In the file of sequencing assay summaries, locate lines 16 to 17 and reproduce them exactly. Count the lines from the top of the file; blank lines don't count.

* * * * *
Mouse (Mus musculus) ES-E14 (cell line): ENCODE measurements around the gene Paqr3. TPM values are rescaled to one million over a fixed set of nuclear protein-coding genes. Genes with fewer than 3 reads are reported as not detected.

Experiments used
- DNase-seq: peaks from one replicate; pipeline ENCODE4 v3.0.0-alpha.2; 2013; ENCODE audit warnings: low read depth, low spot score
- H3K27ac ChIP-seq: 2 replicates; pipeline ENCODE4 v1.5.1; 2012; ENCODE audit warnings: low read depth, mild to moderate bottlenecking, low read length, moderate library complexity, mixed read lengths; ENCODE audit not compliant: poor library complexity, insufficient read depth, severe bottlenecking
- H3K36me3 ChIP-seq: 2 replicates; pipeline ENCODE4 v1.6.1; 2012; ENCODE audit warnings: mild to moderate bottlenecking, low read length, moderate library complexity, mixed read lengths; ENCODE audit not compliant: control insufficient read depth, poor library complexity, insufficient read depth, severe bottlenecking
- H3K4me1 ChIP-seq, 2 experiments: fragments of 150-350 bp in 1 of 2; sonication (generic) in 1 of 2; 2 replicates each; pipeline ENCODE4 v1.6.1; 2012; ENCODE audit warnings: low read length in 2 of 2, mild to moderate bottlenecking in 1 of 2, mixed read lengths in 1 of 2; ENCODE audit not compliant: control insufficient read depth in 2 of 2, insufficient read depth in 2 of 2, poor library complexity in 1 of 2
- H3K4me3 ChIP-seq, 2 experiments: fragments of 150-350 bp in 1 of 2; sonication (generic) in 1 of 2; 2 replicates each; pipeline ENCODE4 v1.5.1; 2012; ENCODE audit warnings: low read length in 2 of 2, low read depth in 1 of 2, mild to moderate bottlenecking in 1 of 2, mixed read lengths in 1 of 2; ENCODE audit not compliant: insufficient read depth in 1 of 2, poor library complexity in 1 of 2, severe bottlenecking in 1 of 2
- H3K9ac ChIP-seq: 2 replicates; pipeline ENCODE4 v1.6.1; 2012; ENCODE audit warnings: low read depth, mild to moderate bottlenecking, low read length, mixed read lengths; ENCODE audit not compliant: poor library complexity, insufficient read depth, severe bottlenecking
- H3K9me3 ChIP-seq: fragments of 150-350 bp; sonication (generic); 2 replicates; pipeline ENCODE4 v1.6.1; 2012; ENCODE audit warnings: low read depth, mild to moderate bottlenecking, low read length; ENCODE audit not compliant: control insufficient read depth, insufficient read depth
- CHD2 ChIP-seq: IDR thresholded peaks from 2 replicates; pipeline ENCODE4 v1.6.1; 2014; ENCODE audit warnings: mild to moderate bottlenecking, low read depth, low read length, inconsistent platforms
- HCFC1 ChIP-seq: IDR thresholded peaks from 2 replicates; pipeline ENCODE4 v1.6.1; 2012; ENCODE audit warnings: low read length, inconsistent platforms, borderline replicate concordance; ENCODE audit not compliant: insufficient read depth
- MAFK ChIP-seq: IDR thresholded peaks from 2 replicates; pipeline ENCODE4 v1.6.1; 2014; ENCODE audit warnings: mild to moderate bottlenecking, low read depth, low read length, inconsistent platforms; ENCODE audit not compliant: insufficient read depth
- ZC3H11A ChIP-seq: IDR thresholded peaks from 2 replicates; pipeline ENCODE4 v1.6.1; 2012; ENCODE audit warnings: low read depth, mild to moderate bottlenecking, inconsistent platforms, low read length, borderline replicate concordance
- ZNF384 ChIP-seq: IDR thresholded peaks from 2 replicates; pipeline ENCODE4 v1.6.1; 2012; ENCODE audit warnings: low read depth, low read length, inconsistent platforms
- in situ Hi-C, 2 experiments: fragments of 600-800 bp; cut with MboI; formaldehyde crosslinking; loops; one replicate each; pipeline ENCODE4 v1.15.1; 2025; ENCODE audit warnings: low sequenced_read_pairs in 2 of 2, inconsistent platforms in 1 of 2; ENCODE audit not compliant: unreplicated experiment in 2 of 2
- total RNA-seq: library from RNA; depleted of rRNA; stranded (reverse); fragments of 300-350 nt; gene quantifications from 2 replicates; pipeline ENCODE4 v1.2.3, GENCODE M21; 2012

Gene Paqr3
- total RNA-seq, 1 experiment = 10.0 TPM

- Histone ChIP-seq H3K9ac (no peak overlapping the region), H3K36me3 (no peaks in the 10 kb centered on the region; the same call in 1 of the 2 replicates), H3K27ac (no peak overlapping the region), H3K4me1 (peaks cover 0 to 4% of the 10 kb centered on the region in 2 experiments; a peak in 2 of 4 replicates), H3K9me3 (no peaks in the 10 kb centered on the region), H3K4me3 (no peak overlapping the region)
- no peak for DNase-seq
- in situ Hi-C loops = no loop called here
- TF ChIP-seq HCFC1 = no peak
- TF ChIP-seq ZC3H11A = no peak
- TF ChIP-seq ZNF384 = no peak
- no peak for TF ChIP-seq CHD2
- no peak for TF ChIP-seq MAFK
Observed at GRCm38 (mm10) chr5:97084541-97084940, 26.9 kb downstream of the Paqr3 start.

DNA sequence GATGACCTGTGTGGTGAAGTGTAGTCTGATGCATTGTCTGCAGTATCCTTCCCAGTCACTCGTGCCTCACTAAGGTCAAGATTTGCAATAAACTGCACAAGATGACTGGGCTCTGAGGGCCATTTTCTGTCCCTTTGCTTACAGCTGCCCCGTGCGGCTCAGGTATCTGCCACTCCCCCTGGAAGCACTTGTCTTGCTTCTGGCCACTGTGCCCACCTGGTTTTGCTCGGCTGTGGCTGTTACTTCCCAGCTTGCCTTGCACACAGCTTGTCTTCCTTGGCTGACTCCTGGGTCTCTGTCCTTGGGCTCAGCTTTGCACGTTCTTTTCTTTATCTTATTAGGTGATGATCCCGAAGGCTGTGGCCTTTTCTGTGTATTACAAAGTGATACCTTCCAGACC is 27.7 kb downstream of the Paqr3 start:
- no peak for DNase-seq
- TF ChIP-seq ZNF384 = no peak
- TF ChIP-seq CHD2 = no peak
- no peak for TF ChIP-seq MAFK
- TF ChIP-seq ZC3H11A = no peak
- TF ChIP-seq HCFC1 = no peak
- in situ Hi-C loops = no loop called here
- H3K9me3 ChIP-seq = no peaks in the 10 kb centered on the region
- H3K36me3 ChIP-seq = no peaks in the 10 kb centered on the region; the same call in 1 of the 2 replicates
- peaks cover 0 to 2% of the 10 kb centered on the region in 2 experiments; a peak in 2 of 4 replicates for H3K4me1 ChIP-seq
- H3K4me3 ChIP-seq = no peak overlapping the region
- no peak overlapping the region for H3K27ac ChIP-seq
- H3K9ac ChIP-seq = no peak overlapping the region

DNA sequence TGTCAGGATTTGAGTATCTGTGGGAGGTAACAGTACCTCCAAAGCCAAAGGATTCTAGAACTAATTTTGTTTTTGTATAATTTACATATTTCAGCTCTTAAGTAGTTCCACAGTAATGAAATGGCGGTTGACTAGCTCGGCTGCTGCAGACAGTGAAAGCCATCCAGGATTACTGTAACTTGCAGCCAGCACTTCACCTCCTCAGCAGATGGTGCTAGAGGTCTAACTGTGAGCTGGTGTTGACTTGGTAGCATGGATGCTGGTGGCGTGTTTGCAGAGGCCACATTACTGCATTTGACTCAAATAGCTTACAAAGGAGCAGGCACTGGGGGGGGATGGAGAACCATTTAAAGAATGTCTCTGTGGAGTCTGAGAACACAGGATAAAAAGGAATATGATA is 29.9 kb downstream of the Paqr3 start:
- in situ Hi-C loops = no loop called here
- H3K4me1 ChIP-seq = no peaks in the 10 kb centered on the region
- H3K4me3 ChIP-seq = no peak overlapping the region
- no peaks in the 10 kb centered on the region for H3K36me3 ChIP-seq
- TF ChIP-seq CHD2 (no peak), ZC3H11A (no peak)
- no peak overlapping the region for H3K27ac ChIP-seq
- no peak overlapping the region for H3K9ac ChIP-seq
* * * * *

- total RNA-seq: library from RNA; depleted of rRNA; stranded (reverse); fragments of 300-350 nt; gene quantifications from 2 replicates; pipeline ENCODE4 v1.2.3, GENCODE M21; 2012

Gene Paqr3